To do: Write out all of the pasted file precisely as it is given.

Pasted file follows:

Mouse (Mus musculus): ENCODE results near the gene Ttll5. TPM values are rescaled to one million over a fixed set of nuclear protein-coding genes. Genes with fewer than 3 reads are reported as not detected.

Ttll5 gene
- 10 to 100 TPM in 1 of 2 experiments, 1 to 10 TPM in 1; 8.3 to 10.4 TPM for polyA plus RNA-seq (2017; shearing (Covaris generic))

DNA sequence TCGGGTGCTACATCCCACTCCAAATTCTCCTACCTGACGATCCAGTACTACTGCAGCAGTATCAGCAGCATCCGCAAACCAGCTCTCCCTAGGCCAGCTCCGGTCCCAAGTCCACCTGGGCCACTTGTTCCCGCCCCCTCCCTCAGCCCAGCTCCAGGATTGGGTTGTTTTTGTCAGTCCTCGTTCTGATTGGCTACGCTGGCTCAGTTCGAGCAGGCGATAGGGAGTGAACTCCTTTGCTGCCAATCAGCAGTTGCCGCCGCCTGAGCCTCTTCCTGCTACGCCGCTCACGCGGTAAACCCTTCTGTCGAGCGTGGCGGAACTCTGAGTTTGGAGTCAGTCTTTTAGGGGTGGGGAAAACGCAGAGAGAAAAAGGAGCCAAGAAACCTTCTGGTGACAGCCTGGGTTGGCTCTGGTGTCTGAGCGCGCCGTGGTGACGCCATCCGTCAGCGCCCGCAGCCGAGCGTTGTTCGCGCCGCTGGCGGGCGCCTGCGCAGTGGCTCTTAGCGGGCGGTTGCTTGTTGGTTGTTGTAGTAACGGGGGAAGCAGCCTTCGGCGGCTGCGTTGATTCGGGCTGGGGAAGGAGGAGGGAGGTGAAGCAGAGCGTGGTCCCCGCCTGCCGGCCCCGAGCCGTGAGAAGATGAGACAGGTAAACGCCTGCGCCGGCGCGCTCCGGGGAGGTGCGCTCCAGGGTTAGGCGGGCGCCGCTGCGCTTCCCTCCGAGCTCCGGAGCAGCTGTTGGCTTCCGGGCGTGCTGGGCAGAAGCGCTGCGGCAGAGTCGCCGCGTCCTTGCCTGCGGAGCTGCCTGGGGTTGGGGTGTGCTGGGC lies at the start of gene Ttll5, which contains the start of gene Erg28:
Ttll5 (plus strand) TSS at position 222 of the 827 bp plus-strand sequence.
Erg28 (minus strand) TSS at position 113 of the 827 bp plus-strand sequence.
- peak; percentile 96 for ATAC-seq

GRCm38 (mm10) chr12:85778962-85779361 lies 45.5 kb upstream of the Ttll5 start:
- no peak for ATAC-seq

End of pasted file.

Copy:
Mouse (Mus musculus): ENCODE results near the gene Ttll5. TPM values are rescaled to one million over a fixed set of nuclear protein-coding genes. Genes with fewer than 3 reads are reported as not detected.

Ttll5 gene
- 10 to 100 TPM in 1 of 2 experiments, 1 to 10 TPM in 1; 8.3 to 10.4 TPM for polyA plus RNA-seq (2017; shearing (Covaris generic))

DNA sequence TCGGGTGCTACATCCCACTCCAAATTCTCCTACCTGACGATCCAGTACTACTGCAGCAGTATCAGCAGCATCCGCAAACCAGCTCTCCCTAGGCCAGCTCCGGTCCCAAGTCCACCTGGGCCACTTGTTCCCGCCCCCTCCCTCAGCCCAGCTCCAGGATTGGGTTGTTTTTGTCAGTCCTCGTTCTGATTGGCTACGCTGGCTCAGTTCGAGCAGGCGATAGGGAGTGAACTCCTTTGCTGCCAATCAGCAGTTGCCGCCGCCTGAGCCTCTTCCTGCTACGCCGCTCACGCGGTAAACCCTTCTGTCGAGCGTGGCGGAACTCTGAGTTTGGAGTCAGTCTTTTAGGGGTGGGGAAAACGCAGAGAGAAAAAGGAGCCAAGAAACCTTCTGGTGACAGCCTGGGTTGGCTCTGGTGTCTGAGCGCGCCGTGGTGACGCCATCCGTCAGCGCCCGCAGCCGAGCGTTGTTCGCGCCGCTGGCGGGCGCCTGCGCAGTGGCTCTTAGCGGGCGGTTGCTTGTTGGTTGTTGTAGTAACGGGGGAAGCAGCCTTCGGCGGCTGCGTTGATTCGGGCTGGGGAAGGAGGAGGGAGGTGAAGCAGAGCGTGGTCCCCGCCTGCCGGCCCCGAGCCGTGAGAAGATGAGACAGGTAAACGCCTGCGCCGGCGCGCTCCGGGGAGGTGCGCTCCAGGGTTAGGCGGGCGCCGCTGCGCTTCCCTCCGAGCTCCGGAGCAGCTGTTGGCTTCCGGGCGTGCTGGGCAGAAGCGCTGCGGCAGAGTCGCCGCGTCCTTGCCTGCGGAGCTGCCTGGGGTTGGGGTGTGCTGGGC lies at the start of gene Ttll5, which contains the start of gene Erg28:
Ttll5 (plus strand) TSS at position 222 of the 827 bp plus-strand sequence.
Erg28 (minus strand) TSS at position 113 of the 827 bp plus-strand sequence.
- peak; percentile 96 for ATAC-seq

GRCm38 (mm10) chr12:85778962-85779361 lies 45.5 kb upstream of the Ttll5 start:
- no peak for ATAC-seq